HARTFORD, Conn — The shooting in Buffalo, N.Y. was declared to have been racially motivated. The alleged gunman specifically went to a predominately black neighborhood to target black people. FOX61 News caught up with church leaders in the Capitol City on the worries and concerns that may come moving forward while assembling in black spaces.
The church's doors often open as a safe haven for the black community, explained Pastor AJ Johnson of Urban Hope Refuge Church.
"The black church has been a part of the civil rights movement," said Johnson. "The black church has produced leaders; the black church is where power rests and resides. Therefore an attack on a grocery store is literally a few steps from attacking a black church."
So when racially targeted killings happen in places filled with majority black people, religious leaders said it's a harsh reminder that's not foreign to the church.
"Particularly for African Americans, the church has always been the target," Senior Pastor Rev. Trevor Beauford of Union Baptist Church.
The target, Rev. Beauford explained, goes back years, decades, even centuries.
"We go back to the church burnings of the civil rights movement where when we gathered together, they knew we'd be in church, and they'd target that place," explained Rev. Beauford. "So unfortunately though mass shootings are new, black folks being targeted in worship isn't."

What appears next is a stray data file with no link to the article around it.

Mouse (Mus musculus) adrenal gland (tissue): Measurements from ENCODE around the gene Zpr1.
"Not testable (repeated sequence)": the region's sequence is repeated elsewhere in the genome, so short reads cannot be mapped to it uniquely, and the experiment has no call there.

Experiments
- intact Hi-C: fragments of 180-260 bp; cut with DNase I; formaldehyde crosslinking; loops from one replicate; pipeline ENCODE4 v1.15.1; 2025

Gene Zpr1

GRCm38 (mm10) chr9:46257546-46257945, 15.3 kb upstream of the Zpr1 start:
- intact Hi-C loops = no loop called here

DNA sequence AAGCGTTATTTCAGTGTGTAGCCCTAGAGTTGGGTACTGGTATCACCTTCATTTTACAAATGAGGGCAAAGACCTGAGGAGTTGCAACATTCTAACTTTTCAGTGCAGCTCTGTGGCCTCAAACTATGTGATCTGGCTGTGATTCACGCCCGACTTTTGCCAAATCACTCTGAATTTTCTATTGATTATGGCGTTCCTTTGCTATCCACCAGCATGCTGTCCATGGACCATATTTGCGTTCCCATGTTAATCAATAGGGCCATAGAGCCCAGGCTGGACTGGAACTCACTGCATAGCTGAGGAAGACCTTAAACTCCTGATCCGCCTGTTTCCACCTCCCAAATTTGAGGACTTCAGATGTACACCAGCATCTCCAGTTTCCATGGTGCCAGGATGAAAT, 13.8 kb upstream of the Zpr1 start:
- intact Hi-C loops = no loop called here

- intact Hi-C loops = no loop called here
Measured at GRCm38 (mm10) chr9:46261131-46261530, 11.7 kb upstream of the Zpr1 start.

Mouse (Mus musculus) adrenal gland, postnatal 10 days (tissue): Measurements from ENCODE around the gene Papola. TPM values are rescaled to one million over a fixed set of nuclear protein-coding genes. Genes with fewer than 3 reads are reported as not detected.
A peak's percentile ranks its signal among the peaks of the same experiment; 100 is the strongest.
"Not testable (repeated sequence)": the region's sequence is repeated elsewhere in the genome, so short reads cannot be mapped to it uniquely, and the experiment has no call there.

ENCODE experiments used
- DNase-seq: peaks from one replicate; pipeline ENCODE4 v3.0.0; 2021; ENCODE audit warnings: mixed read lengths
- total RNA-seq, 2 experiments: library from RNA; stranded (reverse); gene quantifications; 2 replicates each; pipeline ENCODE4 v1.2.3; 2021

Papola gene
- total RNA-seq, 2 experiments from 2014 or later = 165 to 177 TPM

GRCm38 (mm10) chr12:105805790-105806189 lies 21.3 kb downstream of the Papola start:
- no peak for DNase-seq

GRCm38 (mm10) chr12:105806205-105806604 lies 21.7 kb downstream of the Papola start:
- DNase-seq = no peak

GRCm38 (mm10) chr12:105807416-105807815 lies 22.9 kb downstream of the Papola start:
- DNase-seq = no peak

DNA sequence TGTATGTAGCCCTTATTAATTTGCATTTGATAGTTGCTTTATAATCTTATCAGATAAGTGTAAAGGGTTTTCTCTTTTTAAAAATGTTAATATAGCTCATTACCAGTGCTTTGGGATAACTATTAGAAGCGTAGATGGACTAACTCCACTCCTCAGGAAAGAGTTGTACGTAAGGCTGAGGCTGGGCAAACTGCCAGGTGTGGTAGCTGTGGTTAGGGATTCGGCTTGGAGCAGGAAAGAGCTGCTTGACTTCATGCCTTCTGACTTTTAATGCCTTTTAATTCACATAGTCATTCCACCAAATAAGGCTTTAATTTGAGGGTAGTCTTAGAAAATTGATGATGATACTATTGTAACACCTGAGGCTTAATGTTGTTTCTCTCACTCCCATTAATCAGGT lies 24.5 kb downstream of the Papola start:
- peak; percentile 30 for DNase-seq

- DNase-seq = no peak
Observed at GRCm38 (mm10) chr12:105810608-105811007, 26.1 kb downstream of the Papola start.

Johnson added, "This hatred is something we're not unfamiliar with, but we're living in 2022, not 1966."
This is why black churches said they've always been on high alert for the safety of their congregation.
"It grieves my heart that we even have to have a conversation in the church about if a mass shooter enters this door, then we go out these doors," explained Rev Beauford. "And if a mass shooter goes in this door, we go out this door. This is how we arm doors. This is how we secure our space."
While there is some fear, there is even more safety and faith.
"We have enough to think about, enough to process, and enough to go through, but now this is something else we have to put on our plate," said Johnson.
"Being able to gather together in worship is what has sustained us since slavery, and we have to keep doing it for us to be able to survive," said Rev. Beauford.
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